At standard gravity its length is 0.994 m (39.1 in). This length was determined (in toises) by Marin Mersenne in 1644. In 1660, the Royal Society proposed that it be the standard unit of length. In 1675 Tito Livio Burattini proposed that it be named the meter. In 1790, one year before the metre was ultimately based on a quadrant of the Earth, Talleyrand proposed that the metre be the length of the seconds pendulum at a latitude of 45°. This option, with one-fifth of this length defining the foot, was also considered by Thomas Jefferson and others for redefining the yard in the United States shortly after gaining independence from the British Crown.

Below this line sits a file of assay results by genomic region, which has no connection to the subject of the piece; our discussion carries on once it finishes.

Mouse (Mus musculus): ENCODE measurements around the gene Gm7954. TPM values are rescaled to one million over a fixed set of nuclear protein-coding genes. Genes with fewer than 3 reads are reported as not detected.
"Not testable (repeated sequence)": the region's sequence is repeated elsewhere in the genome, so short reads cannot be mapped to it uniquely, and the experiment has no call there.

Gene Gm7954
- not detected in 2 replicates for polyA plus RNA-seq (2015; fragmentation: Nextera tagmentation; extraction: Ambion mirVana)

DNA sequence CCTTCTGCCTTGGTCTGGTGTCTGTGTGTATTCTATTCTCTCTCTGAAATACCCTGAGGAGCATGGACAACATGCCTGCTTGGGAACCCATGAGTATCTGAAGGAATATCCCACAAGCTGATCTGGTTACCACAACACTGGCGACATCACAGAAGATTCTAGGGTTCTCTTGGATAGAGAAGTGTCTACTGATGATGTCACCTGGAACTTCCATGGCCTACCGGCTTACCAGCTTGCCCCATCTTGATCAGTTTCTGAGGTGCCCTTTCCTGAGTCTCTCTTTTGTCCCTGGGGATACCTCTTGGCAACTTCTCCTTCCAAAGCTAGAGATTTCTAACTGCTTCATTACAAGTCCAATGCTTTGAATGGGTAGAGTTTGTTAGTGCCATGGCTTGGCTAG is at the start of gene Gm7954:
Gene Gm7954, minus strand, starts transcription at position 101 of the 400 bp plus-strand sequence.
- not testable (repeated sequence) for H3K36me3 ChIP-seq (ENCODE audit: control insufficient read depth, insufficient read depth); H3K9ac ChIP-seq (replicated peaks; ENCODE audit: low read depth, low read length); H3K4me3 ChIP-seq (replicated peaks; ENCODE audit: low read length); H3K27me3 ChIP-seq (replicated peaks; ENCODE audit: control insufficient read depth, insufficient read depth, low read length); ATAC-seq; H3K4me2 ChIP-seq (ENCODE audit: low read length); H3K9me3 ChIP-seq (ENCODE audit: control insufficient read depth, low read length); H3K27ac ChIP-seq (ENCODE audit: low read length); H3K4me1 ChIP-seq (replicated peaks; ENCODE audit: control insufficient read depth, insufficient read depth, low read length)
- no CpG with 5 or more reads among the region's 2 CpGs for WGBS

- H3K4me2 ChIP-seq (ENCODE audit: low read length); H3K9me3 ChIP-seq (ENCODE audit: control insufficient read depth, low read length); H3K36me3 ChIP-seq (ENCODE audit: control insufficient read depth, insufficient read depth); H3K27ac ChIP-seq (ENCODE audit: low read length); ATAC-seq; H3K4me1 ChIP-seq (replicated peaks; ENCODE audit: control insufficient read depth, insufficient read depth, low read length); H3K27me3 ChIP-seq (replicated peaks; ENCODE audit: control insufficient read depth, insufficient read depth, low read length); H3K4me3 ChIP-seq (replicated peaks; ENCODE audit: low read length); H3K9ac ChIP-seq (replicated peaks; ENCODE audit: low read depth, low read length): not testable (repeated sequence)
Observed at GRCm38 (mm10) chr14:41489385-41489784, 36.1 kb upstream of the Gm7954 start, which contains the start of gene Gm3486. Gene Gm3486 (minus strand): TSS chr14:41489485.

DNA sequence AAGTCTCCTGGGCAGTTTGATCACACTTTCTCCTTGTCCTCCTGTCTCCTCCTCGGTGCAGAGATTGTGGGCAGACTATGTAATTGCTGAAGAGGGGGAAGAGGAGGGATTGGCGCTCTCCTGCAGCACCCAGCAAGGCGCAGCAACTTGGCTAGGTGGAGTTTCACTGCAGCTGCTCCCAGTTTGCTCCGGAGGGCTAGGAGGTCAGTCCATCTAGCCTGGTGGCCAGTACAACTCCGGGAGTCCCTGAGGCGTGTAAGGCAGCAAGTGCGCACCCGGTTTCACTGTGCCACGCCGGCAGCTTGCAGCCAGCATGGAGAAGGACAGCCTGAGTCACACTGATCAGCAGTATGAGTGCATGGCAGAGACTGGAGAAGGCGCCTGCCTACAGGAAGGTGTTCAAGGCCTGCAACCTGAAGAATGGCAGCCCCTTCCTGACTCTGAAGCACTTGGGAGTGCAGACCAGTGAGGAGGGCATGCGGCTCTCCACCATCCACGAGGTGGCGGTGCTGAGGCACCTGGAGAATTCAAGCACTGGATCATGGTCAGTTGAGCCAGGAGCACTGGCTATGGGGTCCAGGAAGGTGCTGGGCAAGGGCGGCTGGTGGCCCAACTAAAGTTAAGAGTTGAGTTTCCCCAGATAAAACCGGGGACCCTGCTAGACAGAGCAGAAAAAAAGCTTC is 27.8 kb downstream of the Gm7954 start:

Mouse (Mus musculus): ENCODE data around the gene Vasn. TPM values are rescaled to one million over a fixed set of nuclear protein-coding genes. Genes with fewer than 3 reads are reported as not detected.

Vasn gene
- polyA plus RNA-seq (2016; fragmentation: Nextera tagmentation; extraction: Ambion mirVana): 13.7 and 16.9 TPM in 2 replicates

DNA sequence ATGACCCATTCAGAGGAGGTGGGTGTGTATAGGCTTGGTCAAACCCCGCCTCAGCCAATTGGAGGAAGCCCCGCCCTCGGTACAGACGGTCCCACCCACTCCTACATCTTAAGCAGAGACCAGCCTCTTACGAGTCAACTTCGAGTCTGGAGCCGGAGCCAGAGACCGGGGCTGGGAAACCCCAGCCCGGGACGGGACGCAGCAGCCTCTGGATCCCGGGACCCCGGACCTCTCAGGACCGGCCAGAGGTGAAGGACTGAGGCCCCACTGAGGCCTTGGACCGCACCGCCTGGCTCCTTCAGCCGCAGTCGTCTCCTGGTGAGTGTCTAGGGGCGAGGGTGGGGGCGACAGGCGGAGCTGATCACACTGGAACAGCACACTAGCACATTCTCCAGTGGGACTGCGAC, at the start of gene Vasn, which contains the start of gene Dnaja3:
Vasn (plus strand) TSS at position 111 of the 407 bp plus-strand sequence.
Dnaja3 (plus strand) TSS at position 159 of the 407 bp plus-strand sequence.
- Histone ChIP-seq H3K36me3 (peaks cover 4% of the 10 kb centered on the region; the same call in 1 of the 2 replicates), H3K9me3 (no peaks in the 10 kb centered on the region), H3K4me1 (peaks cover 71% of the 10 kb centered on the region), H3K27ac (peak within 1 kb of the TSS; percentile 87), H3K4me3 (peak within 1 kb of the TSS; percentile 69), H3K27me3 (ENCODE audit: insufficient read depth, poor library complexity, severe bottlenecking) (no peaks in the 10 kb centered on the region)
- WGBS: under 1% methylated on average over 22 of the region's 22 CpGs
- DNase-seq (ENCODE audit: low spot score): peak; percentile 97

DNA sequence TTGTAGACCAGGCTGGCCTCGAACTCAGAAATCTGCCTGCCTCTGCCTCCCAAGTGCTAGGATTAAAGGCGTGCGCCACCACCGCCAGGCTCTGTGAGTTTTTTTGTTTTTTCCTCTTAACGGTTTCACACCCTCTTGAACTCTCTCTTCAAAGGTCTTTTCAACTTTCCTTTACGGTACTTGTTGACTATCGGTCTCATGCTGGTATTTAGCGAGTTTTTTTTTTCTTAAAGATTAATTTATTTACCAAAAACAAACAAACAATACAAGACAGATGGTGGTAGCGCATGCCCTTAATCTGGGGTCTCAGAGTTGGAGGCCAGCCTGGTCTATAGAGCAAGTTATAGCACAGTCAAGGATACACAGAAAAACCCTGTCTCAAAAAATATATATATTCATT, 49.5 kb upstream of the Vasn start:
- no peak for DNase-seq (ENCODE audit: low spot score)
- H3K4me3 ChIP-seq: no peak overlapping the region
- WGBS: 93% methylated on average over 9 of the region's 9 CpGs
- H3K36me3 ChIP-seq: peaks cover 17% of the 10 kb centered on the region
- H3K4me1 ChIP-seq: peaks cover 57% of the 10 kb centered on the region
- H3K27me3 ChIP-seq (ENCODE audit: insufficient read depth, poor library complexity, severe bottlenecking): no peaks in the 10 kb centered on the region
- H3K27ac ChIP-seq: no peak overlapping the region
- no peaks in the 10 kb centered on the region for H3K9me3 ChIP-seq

- Seconds pendulum
- Cochrane, Rexmond (1966). "Appendix B: The metric system in the United States". Measures for progress: a history of the National Bureau of Standards. U.S. Department of Commerce. p. 532.
- Long Case Clock: Pendulum
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